Hi guys- I am getting a little uncomfortable with where this thread is heading. As far as aerobatic aircraft certification is concerned, it is not simply a matter of G-limits. Aircraft in Acrobatic category also have to have demonstrable safe and predictable spin-recovery behavior, and the manufacturer will specify what maneuvers can be done safely.
For instance, the Decathlon is certified in the Acrobatic category, however, tailslides are not approved, you could potentially damage the aircraft trying to do one.
Some existing "grandfathered" types like the clipped Cub are very capable aerobatic airplanes and fall into Sport Pilot eligibility. That does not mean they can do anything, but they will recover from a botched maneuver safely. Current manufactured LSAs (which seem to be proliferating rapidly) do not have an Aerobatic category of certification, basically the manufacturer states which maneuvers are approved based on whatever criteria they are comfortable with. For instance, the Cessna 162 Skycatcher is certified as an LSA but is not approved for spins (apparently with good reason).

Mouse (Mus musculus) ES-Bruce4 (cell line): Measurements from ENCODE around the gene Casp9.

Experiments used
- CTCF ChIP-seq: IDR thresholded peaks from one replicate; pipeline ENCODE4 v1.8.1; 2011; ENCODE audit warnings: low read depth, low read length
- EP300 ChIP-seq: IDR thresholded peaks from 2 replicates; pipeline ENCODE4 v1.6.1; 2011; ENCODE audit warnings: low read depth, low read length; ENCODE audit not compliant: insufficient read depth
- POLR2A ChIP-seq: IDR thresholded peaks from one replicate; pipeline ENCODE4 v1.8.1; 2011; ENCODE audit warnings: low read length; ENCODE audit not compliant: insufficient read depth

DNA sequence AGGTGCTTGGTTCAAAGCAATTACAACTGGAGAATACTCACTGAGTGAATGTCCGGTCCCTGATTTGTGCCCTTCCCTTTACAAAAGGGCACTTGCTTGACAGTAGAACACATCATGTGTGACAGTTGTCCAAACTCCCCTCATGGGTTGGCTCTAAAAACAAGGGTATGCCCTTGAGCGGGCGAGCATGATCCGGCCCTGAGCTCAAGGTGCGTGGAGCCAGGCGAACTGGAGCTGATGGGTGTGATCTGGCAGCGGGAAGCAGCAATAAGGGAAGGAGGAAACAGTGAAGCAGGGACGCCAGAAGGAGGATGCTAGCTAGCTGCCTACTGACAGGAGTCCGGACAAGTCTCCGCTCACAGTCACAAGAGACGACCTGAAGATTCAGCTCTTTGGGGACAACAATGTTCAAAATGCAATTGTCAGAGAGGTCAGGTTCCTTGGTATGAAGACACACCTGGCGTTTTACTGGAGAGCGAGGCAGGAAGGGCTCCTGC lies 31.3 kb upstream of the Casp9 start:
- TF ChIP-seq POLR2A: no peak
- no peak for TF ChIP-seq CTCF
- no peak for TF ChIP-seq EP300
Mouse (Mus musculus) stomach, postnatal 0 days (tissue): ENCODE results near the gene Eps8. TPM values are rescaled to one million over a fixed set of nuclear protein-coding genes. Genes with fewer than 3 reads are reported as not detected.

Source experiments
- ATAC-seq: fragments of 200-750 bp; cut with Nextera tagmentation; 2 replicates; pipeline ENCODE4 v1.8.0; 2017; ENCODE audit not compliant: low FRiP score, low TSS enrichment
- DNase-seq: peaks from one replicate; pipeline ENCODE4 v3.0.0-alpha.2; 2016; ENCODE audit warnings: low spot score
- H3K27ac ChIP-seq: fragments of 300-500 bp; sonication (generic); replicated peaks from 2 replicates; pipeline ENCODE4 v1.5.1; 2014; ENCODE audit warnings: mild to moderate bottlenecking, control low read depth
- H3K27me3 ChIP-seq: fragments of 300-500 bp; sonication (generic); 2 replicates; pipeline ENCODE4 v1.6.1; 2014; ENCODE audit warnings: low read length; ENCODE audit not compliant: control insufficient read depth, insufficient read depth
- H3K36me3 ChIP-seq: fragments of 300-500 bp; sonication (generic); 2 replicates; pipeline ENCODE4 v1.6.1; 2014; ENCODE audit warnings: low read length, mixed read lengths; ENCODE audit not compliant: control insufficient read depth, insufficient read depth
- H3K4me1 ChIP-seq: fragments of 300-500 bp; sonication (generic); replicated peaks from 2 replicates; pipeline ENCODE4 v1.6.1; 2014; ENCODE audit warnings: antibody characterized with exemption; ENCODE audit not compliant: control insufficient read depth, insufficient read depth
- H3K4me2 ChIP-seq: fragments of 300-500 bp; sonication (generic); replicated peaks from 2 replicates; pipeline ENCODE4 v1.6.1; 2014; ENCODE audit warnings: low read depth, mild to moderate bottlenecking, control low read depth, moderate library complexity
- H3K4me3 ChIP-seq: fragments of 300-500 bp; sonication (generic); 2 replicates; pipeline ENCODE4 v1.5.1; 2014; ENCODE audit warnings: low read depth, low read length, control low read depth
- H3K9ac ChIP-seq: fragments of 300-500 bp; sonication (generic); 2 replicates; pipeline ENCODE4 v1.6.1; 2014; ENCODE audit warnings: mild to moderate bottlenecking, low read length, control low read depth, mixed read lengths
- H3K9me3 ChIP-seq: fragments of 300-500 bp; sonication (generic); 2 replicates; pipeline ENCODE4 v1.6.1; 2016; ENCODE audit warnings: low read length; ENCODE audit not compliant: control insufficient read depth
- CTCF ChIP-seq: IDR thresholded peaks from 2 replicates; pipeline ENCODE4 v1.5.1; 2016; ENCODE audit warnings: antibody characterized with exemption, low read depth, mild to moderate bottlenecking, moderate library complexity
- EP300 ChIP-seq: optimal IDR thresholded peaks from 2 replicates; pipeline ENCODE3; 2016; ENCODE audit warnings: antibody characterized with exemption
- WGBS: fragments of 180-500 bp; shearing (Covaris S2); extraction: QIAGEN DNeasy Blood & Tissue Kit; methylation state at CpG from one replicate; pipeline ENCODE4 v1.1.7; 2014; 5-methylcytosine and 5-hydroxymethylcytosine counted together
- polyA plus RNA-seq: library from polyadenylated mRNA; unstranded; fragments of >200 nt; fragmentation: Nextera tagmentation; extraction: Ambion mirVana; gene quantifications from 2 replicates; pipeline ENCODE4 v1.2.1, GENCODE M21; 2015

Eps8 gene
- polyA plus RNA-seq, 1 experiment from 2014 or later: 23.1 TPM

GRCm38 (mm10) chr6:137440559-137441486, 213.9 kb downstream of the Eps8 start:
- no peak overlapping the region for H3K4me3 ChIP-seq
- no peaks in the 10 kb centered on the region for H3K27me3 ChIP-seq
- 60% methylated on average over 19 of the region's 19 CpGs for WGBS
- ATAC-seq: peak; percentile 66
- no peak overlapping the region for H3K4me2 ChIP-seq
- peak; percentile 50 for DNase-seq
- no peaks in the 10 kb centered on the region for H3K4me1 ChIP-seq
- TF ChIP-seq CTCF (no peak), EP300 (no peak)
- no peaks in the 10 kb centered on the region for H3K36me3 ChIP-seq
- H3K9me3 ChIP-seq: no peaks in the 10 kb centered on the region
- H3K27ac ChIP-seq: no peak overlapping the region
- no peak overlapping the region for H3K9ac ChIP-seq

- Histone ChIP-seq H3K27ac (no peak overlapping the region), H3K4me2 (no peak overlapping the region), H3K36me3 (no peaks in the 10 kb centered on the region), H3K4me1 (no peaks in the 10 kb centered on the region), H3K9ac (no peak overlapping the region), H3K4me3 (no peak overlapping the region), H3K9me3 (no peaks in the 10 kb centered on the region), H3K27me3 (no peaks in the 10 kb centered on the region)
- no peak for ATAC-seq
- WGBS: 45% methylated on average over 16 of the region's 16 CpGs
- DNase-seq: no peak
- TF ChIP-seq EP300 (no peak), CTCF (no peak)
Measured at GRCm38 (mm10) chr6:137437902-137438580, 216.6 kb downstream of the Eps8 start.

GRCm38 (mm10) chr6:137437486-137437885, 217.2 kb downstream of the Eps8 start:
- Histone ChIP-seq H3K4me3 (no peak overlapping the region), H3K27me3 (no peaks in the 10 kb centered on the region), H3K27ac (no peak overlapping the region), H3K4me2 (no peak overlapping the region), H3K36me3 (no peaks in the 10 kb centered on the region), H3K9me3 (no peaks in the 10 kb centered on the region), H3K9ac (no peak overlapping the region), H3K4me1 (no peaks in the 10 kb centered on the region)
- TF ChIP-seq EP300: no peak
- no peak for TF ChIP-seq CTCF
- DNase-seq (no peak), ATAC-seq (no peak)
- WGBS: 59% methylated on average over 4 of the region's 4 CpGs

If you want to do aerobatics as a Sport Pilot, there is absolutely nothing stopping you, you are subject to the same restrictions as any higher-level certified pilot. There is no specific aerobatic certification or endorsement. However, just because an LSA-compliant airplane has a +6/-3G limit, it may not be safe for aerobatics due to unpredictable spin or loss-of-control behavior.
My bottom line on this- if you want to do aerobatics as a Sport (or any other) Pilot, get some formal training from a qualified instructor (the IAC is a good place to start, check their website through EAA), make sure the airplane is truly safe to fly aerobatics, and follow the safety rules (airspace,altitude, parachutes). DON'T try to teach yourself, DON'T do aerobatics in non-aerobatic airplanes, and make sure you have had some good spin training.
Then (and only then) go out and have fun with it!! Cheers, Tony